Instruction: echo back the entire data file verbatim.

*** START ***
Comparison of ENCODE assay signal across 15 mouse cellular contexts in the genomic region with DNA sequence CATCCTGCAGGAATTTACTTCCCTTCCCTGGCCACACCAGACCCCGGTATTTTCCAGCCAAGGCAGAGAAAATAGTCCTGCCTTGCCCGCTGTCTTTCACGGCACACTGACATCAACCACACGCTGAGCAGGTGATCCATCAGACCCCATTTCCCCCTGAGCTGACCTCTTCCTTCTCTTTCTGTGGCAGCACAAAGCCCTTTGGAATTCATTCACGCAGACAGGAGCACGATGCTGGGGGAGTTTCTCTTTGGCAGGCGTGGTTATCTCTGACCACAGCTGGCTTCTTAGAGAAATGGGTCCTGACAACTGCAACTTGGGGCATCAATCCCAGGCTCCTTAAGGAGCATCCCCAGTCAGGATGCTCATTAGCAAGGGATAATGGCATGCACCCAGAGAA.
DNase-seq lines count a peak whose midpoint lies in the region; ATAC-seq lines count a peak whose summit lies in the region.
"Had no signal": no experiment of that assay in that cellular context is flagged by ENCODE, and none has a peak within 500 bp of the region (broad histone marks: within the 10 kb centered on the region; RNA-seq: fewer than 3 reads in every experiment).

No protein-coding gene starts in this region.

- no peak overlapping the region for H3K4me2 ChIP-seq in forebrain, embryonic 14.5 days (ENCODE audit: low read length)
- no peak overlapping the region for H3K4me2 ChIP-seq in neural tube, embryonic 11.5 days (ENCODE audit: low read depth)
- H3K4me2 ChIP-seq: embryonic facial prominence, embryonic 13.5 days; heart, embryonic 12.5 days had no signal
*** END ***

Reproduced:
Comparison of ENCODE assay signal across 15 mouse cellular contexts in the genomic region with DNA sequence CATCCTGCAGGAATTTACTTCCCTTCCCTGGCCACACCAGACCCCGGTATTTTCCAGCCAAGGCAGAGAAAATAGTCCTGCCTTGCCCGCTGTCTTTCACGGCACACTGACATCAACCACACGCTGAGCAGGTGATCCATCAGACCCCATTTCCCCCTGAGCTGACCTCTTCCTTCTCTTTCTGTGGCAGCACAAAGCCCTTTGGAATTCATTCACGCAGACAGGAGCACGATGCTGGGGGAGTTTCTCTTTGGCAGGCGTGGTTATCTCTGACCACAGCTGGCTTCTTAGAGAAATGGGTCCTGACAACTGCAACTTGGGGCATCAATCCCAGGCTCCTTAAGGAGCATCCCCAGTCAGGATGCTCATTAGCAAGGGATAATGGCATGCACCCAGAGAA.
DNase-seq lines count a peak whose midpoint lies in the region; ATAC-seq lines count a peak whose summit lies in the region.
"Had no signal": no experiment of that assay in that cellular context is flagged by ENCODE, and none has a peak within 500 bp of the region (broad histone marks: within the 10 kb centered on the region; RNA-seq: fewer than 3 reads in every experiment).

No protein-coding gene starts in this region.

- no peak overlapping the region for H3K4me2 ChIP-seq in forebrain, embryonic 14.5 days (ENCODE audit: low read length)
- no peak overlapping the region for H3K4me2 ChIP-seq in neural tube, embryonic 11.5 days (ENCODE audit: low read depth)
- H3K4me2 ChIP-seq: embryonic facial prominence, embryonic 13.5 days; heart, embryonic 12.5 days had no signal